I am an investor and have invested in multiple markets in the bay area and outside the state. I have owned and still own a diversity of types of real estate holdings. Apartments, Condos, townhouses, Houses, Commercial retail single tenant and multiple tenant shopping centers. I've owned alone and have owned in partnerships. My experience has spanned 5 decades if you count my parents mentoring in real estate.

In my experience as an investor and working with other investors, have concluded that rent controlled properties should be disposed of if one seeks higher returns.
This is not a theory but a conclusion.

I did well in Mountain View and new when to exit as I did. My investments there increased in value at a better than bay area market rate. My last 5 years saw a 100% increase in valuations. Rent control is the reason I sold to a developer and have moved my money into Million $ properties in the east bay.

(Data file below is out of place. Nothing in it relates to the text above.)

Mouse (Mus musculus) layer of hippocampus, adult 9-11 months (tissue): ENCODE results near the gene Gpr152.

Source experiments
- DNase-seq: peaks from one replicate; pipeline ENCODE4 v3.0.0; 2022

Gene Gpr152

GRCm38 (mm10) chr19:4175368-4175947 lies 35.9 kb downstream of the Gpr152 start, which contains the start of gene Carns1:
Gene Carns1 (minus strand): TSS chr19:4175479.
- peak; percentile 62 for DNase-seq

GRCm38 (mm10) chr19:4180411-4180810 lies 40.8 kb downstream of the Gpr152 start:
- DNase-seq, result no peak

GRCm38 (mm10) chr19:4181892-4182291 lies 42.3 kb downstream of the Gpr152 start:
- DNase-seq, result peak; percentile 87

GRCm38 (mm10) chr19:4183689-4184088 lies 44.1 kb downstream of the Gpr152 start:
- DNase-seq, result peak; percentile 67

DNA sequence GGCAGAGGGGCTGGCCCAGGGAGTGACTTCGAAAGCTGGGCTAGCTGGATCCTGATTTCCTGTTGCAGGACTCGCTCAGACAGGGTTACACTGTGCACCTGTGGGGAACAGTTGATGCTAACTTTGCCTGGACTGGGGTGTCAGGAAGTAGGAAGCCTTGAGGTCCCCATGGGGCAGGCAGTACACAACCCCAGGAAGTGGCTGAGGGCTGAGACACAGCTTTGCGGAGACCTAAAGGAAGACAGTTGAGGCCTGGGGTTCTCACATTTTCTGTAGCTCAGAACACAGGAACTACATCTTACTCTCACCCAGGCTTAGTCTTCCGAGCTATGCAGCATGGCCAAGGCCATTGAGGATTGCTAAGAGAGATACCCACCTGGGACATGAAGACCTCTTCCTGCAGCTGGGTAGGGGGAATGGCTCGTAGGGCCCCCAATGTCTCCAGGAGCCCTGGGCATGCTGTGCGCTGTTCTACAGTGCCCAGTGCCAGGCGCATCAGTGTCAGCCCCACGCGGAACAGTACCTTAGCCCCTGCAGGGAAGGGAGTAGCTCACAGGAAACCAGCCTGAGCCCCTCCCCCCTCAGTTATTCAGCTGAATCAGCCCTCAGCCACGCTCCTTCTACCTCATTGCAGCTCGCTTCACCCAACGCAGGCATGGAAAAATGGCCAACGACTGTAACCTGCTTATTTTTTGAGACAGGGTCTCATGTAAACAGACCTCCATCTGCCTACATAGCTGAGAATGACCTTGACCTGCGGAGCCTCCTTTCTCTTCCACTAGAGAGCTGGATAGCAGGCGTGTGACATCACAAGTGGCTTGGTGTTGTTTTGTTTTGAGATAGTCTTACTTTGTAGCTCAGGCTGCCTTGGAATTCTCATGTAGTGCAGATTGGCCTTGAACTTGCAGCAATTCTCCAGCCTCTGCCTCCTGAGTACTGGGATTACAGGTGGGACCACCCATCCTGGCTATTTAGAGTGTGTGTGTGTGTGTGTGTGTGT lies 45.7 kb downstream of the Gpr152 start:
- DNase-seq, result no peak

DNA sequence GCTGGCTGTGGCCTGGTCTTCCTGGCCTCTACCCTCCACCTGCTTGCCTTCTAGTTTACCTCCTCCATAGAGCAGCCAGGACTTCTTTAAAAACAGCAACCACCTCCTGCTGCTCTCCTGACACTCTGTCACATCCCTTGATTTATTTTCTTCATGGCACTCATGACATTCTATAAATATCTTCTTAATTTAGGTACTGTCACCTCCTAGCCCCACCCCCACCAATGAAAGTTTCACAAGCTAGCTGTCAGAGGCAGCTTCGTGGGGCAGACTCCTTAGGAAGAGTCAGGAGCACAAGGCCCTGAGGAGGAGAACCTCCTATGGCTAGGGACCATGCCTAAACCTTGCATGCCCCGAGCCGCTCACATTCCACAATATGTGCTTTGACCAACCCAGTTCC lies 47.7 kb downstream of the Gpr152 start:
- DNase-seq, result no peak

I did great and I want to see other investors do well. My advice is for others to explore, that's it.


3 people like this
Posted by Repeal Rent Control
a resident of North Whisman
10 hours ago

Repeal Rent Control is a registered user.

Ah, rent control. Here we have Exhibit A's shining example of a shoddy legal Article now memorialized as a Mt. View Charter Amendment, drafted by incompetent Stanford Law School undergraduates under the watchful eye of Juliet Brodie . . . all designed to ensure conflict, confusion and lack of clarity with its intentional ambiguity and defects. Why? To promulgate the inevitable legal fees that ensue while the entire circle-jerk boondoggle is sorted out in court.

Enjoy the fight, Mt. View. Like Bob, I'm on that glorious bus out of town. I hope every landlord in Mt. View pulls up stakes, sells to a home building developer, and the entire rental market disappears. Only then will Mt. View get what it deserves.